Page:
- © 2014 by the Seismological Society of America
Most of the Antarctic continent is covered by a thick ice sheet, and consequently seismic stations in this region are often installed on ice. This can be problematic because the seismic stations then move along with the dynamic ice sheet; and, in addition, the thick ice layer disturbs the pulse shape of seismic signals due to reverberations. The horizontal movements can be tracked with the Global Positioning System (GPS) clocks of the data loggers and station coordinates can be corrected for; however, in particular, the horizontal components of seismic sensors are dependent on a stable horizontal leveling. To accommodate the ice movements, the sensors have to be leveled quite often, which makes a proper permanent operation dependent on regular maintenance.
During the Antarctic summer season of 2011–12 and in collaboration with the Norwegian Polar Institute (NPI), NORSAR installed a new, very broadband, three‐component seismic station in the vicinity of the Norwegian Antarctic Research Base Troll, located on the Jutulsessen nunatak in Dronning Maud Land in context with the activities of the Norwegian Antarctic Research Expedition 2011–2014.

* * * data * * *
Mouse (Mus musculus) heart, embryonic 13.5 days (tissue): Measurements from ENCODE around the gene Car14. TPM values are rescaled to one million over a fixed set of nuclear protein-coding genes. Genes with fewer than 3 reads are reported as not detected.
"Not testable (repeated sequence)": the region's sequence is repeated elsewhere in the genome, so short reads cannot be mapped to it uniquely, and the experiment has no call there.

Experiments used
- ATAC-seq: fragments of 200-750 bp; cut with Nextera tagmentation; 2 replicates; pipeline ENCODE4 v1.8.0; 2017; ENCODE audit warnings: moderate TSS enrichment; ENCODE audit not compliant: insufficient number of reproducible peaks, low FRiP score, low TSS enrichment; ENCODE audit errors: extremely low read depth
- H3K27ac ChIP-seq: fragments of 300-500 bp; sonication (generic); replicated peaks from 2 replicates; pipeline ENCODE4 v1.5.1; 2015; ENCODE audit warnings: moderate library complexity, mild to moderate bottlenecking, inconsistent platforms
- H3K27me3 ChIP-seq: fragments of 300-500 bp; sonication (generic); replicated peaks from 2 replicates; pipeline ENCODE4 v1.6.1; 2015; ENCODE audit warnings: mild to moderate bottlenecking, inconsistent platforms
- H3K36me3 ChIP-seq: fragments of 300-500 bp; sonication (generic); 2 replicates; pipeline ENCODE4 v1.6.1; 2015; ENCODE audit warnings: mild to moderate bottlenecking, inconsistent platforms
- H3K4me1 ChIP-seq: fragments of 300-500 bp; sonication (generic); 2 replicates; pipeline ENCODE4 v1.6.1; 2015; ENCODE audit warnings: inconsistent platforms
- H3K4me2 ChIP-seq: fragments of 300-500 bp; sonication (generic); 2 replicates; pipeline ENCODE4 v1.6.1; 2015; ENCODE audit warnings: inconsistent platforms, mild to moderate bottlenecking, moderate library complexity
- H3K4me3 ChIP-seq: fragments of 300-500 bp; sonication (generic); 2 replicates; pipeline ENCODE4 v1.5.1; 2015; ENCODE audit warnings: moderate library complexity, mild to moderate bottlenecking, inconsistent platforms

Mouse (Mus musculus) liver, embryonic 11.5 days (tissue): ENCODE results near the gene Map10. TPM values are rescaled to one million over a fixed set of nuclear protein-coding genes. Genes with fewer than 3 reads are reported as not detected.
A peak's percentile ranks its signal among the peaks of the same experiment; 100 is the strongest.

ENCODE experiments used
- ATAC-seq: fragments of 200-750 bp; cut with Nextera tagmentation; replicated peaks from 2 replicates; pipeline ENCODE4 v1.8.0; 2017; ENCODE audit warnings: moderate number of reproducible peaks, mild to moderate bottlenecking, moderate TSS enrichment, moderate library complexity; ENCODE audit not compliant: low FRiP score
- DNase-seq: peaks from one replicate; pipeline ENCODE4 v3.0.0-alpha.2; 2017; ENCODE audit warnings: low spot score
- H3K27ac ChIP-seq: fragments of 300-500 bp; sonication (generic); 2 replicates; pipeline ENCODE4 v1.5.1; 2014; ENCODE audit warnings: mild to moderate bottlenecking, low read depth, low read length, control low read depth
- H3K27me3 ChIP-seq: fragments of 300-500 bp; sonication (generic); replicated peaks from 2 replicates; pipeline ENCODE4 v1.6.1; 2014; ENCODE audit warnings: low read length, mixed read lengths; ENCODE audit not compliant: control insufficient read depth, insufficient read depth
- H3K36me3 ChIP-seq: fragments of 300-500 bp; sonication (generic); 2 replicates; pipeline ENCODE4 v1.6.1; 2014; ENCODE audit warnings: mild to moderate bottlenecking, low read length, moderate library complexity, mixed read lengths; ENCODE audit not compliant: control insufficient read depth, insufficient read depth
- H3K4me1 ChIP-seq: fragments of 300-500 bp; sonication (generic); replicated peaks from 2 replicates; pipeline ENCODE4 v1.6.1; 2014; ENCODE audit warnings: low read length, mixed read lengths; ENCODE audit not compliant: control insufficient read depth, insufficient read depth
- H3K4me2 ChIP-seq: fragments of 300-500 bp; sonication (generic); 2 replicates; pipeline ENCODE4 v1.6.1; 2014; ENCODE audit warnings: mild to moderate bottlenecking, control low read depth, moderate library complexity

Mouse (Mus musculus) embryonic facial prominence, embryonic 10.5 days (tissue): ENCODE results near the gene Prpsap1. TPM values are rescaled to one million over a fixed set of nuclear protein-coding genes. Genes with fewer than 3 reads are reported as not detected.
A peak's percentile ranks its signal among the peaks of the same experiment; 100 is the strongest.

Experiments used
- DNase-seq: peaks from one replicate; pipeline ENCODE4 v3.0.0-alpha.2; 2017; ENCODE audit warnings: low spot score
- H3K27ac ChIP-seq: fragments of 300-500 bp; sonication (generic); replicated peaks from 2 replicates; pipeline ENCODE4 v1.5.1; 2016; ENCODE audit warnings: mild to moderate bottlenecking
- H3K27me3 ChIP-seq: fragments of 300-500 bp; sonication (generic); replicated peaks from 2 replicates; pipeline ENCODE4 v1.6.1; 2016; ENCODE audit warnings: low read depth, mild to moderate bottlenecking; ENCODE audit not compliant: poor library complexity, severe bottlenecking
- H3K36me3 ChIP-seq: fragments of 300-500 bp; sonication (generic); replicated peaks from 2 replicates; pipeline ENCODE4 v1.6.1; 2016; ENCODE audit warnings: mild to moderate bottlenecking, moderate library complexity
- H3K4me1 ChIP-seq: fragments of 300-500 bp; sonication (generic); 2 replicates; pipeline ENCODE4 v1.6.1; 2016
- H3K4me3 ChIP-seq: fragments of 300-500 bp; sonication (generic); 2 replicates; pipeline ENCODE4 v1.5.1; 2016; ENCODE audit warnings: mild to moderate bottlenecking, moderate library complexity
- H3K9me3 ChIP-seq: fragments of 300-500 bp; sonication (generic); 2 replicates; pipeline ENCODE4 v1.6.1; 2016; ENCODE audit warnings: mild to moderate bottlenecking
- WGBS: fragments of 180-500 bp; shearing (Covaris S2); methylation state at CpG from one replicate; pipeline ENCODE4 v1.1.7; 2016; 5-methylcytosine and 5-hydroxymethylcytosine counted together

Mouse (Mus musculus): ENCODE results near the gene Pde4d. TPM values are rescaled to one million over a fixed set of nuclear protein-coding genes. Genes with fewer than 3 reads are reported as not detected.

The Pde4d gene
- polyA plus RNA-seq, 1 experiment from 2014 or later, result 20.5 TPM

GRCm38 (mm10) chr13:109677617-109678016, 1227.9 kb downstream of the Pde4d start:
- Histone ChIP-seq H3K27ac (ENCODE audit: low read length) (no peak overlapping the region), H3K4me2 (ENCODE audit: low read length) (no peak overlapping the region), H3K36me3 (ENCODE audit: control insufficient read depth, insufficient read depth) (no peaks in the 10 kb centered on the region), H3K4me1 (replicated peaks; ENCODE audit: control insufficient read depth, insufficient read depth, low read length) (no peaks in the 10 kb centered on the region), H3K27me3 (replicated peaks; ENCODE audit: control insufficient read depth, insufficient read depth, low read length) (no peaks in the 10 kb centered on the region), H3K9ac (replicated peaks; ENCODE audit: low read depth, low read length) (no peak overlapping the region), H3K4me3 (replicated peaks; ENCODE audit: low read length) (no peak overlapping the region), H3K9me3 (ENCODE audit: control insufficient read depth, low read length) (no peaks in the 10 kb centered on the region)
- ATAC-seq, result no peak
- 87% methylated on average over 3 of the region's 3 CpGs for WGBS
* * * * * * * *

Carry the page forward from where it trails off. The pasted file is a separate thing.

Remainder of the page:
Prior to the installation of the new station, the permanent network in Dronning Maud Land (see Fig. 1) consisted of three broadband stations and a small aperture array in the vicinity of the German Antarctic Station Neumayer III (VNA1; VNA2, which is the central element of a not shown short‐period seismic array; and VNA3) and one station at each of the Antarctic research stations Aboa (Finland, ABOA), Sanae IV (South Africa, SNAA), Maitri (India, MAIT), and Novolazarevskaya (Russia, NVL). The station SNAA jointly operated by South Africa and the GeoForschungsZentrum in Potsdam is one of the auxiliary stations of the International Monitoring System (IMS) for monitoring compliance with the Comprehensive Nuclear‐Test‐Ban Treaty (CTBT). Seismic data from TROLL, Neumayer III, and SNAA are accessible in …